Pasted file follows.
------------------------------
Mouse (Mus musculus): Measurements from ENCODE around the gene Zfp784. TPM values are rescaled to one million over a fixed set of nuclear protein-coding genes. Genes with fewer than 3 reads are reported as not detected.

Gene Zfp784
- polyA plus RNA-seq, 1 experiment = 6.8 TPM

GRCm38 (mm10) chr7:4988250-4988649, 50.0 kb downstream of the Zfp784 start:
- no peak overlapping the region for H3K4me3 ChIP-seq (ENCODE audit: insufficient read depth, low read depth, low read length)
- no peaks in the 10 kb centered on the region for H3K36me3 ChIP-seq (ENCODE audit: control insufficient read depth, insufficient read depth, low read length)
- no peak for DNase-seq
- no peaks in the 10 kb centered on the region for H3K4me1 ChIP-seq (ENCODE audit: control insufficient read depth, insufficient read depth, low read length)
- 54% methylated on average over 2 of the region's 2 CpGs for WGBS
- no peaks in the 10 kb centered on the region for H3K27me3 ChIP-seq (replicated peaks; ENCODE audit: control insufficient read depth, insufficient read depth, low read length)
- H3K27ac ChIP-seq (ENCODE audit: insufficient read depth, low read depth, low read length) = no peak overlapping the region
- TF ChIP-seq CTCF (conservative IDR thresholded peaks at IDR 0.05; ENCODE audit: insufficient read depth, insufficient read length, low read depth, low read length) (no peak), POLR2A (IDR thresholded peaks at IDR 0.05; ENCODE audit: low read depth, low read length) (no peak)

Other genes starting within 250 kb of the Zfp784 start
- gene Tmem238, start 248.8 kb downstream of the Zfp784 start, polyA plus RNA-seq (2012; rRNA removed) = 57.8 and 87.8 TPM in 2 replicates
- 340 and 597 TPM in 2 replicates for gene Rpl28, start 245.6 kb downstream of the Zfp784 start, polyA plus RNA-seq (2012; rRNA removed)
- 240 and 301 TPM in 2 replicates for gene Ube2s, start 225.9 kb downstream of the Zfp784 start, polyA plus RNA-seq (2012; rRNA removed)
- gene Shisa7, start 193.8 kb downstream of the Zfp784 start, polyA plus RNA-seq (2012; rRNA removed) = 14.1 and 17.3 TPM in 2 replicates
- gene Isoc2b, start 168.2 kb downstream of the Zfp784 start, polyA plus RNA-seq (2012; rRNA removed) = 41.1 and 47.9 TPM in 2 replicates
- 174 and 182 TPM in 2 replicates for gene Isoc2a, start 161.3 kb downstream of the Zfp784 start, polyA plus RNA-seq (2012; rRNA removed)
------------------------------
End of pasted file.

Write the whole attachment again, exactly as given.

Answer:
Mouse (Mus musculus): Measurements from ENCODE around the gene Zfp784. TPM values are rescaled to one million over a fixed set of nuclear protein-coding genes. Genes with fewer than 3 reads are reported as not detected.

Gene Zfp784
- polyA plus RNA-seq, 1 experiment = 6.8 TPM

GRCm38 (mm10) chr7:4988250-4988649, 50.0 kb downstream of the Zfp784 start:
- no peak overlapping the region for H3K4me3 ChIP-seq (ENCODE audit: insufficient read depth, low read depth, low read length)
- no peaks in the 10 kb centered on the region for H3K36me3 ChIP-seq (ENCODE audit: control insufficient read depth, insufficient read depth, low read length)
- no peak for DNase-seq
- no peaks in the 10 kb centered on the region for H3K4me1 ChIP-seq (ENCODE audit: control insufficient read depth, insufficient read depth, low read length)
- 54% methylated on average over 2 of the region's 2 CpGs for WGBS
- no peaks in the 10 kb centered on the region for H3K27me3 ChIP-seq (replicated peaks; ENCODE audit: control insufficient read depth, insufficient read depth, low read length)
- H3K27ac ChIP-seq (ENCODE audit: insufficient read depth, low read depth, low read length) = no peak overlapping the region
- TF ChIP-seq CTCF (conservative IDR thresholded peaks at IDR 0.05; ENCODE audit: insufficient read depth, insufficient read length, low read depth, low read length) (no peak), POLR2A (IDR thresholded peaks at IDR 0.05; ENCODE audit: low read depth, low read length) (no peak)

Other genes starting within 250 kb of the Zfp784 start
- gene Tmem238, start 248.8 kb downstream of the Zfp784 start, polyA plus RNA-seq (2012; rRNA removed) = 57.8 and 87.8 TPM in 2 replicates
- 340 and 597 TPM in 2 replicates for gene Rpl28, start 245.6 kb downstream of the Zfp784 start, polyA plus RNA-seq (2012; rRNA removed)
- 240 and 301 TPM in 2 replicates for gene Ube2s, start 225.9 kb downstream of the Zfp784 start, polyA plus RNA-seq (2012; rRNA removed)
- gene Shisa7, start 193.8 kb downstream of the Zfp784 start, polyA plus RNA-seq (2012; rRNA removed) = 14.1 and 17.3 TPM in 2 replicates
- gene Isoc2b, start 168.2 kb downstream of the Zfp784 start, polyA plus RNA-seq (2012; rRNA removed) = 41.1 and 47.9 TPM in 2 replicates
- 174 and 182 TPM in 2 replicates for gene Isoc2a, start 161.3 kb downstream of the Zfp784 start, polyA plus RNA-seq (2012; rRNA removed)